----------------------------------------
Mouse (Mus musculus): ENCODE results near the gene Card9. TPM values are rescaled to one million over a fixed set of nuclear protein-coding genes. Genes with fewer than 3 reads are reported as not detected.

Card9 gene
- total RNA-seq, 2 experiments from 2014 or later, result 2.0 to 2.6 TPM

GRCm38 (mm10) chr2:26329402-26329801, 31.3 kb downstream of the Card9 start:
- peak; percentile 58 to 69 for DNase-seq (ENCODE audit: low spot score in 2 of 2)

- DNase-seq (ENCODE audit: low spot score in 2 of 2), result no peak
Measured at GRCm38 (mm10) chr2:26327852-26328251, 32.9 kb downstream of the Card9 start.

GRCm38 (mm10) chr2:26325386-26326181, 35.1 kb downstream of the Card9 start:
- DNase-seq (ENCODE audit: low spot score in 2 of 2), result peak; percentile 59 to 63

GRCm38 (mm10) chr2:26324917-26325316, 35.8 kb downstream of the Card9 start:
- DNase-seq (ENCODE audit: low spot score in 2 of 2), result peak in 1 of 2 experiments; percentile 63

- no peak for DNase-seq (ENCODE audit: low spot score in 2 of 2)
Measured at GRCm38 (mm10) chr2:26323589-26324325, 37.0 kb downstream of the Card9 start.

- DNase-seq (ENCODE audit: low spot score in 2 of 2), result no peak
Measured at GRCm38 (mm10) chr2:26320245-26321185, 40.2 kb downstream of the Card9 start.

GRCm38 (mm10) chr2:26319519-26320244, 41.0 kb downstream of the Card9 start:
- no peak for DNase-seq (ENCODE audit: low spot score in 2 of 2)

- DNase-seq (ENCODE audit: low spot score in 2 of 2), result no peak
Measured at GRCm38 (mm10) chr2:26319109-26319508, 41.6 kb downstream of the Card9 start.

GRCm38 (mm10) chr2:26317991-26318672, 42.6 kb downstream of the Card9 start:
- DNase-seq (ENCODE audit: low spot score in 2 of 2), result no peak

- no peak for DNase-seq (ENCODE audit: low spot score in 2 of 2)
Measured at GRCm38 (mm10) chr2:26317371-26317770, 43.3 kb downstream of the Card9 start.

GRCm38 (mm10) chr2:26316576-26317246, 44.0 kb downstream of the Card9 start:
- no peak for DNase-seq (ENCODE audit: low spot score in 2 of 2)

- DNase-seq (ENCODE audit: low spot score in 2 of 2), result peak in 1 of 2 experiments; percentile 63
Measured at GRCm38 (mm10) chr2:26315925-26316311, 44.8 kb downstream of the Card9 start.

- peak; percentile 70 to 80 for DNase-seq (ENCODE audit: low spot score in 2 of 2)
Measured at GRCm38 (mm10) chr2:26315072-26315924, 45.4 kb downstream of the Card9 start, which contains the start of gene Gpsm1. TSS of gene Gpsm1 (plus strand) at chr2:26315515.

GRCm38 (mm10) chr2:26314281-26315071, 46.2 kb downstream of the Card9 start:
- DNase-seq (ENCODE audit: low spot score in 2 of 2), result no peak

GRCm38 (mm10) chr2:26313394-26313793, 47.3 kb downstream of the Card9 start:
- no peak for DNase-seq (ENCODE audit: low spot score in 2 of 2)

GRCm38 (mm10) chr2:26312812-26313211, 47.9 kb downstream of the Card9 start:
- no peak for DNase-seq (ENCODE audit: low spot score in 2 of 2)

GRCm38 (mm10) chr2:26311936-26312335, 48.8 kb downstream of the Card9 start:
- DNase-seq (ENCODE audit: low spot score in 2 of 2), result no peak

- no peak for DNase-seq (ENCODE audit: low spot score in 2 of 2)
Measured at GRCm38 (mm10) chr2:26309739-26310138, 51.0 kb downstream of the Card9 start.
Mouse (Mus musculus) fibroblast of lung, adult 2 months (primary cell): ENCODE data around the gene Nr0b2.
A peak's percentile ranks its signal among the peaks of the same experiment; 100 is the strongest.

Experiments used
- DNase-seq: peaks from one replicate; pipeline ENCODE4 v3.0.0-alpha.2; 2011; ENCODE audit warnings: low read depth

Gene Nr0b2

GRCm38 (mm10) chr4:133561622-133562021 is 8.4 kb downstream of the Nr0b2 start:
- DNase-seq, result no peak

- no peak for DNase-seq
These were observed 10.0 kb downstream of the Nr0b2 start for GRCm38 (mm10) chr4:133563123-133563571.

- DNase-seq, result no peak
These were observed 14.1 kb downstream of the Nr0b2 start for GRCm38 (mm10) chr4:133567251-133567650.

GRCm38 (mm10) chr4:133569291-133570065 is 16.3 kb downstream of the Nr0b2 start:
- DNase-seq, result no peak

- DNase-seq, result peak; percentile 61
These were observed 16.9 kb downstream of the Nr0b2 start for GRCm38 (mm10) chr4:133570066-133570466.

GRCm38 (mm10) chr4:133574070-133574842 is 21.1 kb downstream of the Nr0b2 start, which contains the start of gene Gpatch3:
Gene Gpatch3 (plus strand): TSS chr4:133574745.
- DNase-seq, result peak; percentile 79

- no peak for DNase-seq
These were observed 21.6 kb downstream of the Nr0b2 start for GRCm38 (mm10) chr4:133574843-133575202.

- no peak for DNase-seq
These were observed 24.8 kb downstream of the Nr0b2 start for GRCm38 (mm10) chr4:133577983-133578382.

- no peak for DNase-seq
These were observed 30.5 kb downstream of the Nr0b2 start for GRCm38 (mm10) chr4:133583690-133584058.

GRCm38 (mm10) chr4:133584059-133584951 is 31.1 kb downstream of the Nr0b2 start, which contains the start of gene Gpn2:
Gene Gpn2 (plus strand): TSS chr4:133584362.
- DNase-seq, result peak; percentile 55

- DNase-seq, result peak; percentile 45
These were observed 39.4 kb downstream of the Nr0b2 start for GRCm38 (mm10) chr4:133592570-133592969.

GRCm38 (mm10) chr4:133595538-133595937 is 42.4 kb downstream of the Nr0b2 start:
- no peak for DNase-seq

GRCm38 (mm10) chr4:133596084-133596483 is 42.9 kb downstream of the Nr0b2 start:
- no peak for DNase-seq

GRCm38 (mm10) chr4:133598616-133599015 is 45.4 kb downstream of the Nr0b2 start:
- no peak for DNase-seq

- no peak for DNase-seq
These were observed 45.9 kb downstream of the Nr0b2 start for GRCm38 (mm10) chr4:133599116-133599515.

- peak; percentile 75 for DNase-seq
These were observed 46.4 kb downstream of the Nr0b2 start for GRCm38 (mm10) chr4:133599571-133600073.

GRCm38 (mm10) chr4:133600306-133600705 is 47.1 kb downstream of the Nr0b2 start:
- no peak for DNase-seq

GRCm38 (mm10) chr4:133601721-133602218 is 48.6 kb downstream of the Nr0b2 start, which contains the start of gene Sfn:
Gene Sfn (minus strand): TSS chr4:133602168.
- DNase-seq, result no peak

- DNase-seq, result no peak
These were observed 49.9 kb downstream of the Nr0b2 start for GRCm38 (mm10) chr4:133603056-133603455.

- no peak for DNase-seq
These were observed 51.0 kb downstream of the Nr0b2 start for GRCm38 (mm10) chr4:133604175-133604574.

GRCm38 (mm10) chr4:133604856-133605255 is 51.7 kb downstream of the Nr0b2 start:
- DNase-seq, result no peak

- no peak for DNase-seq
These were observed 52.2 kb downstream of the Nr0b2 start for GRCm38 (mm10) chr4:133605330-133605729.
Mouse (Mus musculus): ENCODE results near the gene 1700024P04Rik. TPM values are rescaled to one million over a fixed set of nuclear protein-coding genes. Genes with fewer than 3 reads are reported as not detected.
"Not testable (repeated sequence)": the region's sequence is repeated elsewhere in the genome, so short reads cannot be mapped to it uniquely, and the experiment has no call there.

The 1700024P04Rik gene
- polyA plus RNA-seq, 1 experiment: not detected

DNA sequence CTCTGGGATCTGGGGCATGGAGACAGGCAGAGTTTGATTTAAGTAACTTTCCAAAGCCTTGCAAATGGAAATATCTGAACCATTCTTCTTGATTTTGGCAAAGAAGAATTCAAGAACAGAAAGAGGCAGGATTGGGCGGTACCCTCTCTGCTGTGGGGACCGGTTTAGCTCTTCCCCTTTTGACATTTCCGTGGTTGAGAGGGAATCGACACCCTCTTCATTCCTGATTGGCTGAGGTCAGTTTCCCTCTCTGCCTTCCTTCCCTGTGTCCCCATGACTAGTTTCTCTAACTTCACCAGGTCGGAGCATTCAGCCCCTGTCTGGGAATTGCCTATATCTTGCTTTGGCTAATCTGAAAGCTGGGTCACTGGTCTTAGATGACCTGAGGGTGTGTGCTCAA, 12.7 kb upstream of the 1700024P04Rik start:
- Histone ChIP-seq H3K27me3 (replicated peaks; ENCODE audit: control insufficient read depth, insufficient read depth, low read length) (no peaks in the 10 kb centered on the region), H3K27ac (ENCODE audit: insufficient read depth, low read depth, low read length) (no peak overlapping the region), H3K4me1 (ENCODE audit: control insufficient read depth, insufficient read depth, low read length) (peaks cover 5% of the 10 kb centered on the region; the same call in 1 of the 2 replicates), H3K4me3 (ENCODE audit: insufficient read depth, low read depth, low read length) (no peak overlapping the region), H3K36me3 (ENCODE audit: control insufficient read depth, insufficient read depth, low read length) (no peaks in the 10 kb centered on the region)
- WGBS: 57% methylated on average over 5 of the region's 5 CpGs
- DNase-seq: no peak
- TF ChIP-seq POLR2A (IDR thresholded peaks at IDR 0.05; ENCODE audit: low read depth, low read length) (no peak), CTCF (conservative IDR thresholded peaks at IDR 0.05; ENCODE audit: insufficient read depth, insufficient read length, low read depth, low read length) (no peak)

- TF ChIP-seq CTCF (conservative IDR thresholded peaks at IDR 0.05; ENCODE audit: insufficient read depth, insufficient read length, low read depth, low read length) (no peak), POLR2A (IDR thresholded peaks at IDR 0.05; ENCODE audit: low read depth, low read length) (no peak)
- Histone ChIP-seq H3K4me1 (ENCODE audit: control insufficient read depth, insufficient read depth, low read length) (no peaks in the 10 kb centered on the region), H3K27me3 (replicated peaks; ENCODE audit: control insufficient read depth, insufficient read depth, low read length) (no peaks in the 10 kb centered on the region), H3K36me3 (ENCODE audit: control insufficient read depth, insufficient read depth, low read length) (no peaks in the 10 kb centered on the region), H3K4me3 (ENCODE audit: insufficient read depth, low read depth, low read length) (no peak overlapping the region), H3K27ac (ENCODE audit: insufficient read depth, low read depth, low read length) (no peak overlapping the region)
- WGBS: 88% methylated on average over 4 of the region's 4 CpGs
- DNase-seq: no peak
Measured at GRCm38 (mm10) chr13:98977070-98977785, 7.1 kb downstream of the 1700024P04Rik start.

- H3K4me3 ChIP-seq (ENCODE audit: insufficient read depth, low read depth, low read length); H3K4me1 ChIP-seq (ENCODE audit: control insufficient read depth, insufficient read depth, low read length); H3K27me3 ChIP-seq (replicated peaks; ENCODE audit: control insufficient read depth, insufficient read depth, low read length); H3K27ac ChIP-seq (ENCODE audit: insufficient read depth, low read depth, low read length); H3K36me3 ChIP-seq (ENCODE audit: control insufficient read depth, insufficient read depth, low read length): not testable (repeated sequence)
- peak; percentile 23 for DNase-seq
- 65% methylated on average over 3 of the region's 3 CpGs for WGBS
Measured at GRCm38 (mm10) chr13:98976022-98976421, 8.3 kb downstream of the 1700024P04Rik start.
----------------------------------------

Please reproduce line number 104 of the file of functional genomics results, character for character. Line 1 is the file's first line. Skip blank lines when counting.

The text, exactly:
- DNase-seq: no peak